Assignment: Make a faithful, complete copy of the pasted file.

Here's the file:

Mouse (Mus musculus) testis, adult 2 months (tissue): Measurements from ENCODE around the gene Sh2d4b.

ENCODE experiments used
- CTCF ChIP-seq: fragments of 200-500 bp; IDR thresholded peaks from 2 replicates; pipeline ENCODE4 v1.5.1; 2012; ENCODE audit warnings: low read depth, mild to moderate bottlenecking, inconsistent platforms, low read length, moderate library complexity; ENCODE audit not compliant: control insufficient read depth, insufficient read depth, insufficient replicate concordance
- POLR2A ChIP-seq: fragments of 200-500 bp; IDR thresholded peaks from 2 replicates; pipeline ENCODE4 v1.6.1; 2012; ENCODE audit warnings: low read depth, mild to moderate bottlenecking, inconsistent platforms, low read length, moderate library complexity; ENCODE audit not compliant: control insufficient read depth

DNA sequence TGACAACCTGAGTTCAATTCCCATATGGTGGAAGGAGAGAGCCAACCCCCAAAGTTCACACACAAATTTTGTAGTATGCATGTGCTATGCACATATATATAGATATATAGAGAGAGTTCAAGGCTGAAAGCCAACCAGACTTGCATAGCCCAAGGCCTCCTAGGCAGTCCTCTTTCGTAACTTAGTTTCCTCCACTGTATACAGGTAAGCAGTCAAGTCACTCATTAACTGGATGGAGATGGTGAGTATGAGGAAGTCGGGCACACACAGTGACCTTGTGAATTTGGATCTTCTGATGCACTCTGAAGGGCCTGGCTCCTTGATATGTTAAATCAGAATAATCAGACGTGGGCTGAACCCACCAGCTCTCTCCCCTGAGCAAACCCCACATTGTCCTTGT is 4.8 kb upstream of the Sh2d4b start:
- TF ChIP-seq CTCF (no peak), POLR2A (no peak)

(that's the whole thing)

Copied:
Mouse (Mus musculus) testis, adult 2 months (tissue): Measurements from ENCODE around the gene Sh2d4b.

ENCODE experiments used
- CTCF ChIP-seq: fragments of 200-500 bp; IDR thresholded peaks from 2 replicates; pipeline ENCODE4 v1.5.1; 2012; ENCODE audit warnings: low read depth, mild to moderate bottlenecking, inconsistent platforms, low read length, moderate library complexity; ENCODE audit not compliant: control insufficient read depth, insufficient read depth, insufficient replicate concordance
- POLR2A ChIP-seq: fragments of 200-500 bp; IDR thresholded peaks from 2 replicates; pipeline ENCODE4 v1.6.1; 2012; ENCODE audit warnings: low read depth, mild to moderate bottlenecking, inconsistent platforms, low read length, moderate library complexity; ENCODE audit not compliant: control insufficient read depth

DNA sequence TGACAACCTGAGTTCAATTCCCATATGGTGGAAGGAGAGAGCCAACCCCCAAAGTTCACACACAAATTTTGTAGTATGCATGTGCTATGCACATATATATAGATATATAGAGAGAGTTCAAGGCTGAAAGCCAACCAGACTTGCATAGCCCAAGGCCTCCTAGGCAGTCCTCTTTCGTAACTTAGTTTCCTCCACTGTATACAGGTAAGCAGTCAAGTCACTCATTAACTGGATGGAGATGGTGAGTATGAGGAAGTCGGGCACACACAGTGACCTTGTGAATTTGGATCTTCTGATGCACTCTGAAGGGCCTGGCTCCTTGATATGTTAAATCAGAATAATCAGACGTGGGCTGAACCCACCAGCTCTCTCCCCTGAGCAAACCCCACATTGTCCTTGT is 4.8 kb upstream of the Sh2d4b start:
- TF ChIP-seq CTCF (no peak), POLR2A (no peak)